Here you can find interesting sights in Brugge, Belgium. Click on a marker on the map to view details about the sight. Underneath is an overview of the sights with images. A total of 6 sights are available in Brugge, Belgium.Back to the list of cities in Belgium
1. Lage vuurtoren van Heist
Low Sea Rock Lighthouse is a luminous lighthouse, and its light has been extinguished. After sanditizing the Twin Peaks as a waterway, the city searched for another road to the sea and found it in the early 20th century along with the Harbour Bridge. The channel leading to this port is only mentioned from the sand and deepened. In order to delimit this waterway, two engineering contractors built two lighthouses. One of these two lighthouses is the Low Sea Rock Lighthouse built between 1905 and 1907. Together with the high lighthouse of Sea Rock, it provides a light for ships wishing to enter the harbor. For ships with a good course of 136 degrees, light can be seen, so the beams of low conductivity light and high conductivity light are located in one line. Due to the extension of the harbor, the lighthouse lost its function and the lights went out in 1983.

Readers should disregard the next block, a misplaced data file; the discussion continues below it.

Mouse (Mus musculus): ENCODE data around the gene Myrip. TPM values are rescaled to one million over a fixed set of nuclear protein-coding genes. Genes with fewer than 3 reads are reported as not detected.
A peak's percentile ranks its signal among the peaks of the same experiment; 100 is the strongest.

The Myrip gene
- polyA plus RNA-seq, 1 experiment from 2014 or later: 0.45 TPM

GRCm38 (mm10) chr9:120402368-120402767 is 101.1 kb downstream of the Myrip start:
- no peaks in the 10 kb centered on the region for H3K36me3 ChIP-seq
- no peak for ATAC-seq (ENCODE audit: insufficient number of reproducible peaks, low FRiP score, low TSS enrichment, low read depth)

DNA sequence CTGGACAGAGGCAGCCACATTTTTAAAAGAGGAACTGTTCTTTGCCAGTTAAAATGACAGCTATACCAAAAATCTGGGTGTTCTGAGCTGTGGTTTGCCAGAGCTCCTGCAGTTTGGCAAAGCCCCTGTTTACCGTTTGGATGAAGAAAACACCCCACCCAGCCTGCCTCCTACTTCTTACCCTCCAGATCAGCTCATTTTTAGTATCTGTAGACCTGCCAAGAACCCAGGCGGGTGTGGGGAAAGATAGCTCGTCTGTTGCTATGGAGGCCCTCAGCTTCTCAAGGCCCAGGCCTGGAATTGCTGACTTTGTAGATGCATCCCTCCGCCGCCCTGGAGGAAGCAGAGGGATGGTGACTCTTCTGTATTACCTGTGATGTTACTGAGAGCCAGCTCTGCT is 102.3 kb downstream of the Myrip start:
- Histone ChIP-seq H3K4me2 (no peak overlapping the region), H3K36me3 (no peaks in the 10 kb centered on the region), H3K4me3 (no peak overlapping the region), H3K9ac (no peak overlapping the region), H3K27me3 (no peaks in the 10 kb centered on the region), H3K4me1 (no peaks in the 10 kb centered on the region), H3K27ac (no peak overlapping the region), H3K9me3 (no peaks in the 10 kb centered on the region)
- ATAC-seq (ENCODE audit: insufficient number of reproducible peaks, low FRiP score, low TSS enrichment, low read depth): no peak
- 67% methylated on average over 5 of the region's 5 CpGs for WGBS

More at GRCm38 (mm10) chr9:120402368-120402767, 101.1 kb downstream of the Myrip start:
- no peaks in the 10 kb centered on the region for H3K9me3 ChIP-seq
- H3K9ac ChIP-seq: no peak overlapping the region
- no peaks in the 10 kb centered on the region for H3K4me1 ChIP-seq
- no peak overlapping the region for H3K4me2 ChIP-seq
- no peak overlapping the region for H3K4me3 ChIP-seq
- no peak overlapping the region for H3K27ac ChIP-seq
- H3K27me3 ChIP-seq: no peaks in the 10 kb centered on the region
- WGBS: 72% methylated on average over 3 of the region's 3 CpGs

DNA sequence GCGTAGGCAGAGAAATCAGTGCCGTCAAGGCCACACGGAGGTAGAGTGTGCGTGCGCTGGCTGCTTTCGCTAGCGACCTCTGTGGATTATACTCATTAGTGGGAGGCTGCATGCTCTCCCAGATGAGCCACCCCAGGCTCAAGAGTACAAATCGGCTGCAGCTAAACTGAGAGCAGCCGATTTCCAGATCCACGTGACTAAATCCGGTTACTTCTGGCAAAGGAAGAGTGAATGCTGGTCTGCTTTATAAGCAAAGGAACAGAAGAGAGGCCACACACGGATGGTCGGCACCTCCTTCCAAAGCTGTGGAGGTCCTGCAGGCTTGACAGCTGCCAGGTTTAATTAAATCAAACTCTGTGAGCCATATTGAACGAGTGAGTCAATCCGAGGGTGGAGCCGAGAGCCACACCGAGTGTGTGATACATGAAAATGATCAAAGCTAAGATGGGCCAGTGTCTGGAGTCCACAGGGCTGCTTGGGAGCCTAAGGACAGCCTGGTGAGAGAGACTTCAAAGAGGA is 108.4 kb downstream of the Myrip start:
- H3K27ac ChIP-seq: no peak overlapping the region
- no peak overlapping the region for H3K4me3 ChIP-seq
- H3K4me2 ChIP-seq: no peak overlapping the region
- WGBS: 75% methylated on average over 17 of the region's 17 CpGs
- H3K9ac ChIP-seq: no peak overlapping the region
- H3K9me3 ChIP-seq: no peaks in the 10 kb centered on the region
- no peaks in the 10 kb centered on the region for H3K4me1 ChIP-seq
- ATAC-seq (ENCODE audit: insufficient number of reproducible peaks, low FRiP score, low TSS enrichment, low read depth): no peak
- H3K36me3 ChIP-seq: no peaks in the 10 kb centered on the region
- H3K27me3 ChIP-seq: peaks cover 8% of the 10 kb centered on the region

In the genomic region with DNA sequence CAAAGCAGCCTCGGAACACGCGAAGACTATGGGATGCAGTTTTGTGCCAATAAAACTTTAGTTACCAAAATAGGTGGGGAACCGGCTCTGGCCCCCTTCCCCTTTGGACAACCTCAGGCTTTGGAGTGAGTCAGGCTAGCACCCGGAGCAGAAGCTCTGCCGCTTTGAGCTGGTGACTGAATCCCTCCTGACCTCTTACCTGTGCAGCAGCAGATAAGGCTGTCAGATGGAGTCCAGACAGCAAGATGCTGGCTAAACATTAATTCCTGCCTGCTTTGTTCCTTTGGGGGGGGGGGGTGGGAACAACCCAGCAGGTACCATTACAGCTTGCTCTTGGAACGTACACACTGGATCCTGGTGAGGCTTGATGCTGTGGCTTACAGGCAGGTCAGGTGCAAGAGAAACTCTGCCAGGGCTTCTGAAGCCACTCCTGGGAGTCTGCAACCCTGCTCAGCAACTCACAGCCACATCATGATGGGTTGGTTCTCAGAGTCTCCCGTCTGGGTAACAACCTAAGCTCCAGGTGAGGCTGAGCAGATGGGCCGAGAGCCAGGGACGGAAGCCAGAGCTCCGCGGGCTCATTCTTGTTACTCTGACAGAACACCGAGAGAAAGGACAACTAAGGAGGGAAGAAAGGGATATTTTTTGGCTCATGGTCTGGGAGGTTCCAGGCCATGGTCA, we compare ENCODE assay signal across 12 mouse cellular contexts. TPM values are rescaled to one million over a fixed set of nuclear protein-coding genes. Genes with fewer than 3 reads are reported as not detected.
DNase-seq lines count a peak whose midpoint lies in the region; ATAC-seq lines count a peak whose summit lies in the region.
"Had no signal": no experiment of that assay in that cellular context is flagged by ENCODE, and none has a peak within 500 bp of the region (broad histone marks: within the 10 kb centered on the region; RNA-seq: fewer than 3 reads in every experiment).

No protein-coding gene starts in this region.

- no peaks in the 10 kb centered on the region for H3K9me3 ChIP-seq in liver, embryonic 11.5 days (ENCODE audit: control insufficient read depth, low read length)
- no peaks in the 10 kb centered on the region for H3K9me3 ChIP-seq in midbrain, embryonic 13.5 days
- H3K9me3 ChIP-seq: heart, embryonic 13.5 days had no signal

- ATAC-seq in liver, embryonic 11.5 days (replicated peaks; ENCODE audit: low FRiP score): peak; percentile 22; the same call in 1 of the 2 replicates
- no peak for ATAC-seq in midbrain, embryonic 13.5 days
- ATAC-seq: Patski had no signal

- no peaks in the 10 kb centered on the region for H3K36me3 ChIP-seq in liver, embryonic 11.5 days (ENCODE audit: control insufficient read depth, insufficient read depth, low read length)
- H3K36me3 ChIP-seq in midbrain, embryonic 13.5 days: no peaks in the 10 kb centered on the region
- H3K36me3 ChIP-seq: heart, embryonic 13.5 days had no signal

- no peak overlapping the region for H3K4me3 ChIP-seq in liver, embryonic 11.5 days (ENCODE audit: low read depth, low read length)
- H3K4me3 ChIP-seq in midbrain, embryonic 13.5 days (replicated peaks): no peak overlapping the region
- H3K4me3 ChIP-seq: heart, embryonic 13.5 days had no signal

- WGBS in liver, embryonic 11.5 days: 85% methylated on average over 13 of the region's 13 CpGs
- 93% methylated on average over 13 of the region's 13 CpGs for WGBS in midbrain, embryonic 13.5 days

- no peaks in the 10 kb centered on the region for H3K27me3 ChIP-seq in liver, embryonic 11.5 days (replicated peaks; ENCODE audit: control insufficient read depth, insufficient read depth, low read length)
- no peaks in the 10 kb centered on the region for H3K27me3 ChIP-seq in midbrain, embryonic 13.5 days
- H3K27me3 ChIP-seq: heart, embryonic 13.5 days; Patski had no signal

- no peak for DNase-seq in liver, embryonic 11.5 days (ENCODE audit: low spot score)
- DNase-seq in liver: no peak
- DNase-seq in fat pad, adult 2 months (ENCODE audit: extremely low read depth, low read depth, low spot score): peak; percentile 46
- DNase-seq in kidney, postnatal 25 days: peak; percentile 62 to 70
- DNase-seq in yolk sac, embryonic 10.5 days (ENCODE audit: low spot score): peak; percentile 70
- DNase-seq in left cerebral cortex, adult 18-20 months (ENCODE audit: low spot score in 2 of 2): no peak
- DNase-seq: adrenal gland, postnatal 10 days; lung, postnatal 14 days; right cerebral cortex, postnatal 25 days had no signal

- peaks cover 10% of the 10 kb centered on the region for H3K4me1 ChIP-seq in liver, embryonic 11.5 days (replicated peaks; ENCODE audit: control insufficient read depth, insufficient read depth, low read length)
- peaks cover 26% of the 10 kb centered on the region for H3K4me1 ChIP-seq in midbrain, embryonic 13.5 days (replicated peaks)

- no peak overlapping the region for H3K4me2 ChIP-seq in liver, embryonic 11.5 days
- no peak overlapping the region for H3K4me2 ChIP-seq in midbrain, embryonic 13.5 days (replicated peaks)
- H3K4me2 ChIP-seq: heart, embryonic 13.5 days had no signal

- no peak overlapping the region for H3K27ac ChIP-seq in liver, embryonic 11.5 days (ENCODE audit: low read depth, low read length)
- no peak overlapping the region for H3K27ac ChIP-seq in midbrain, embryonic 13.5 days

2. Hoge vuurtoren van Heist
The High Lighthouse of Heist is a Belgian lighthouse whose light has been extinguished. After the silting up of the Zwin as a waterway, the city of Bruges looked for another way out to sea, and found that at the beginning of the 20th century with the seaport of Zeebrugge. The channel to this port was called Pas van 't Zand and was deepened. To mark this waterway, two engineering contractors had two lighthouses built.
3. Begijnhof Ten Wijngaerde
The Princely Beguinage Ten Wijngaerde is the only preserved beguinage in the Belgian city of Bruges. There are no more Beguines living there, but since 1927 it has functioned as a convent for Benedictines, founded by canon Hoornaert. In the same year the houses at the west side were also reshaped and enlarged into the Monasterium De Wijngaard, a priory of Benedictine nuns.
A pod tower is a tower on a suspender vest in a bridge. Since 1477, the tower has been a warehouse for the city's gunpowder, so it owes its name to the Western word for gunpowder: poer. The 18-meter-high tower has a cross-section of 8 meters; The wall is about 1.3 meters thick.
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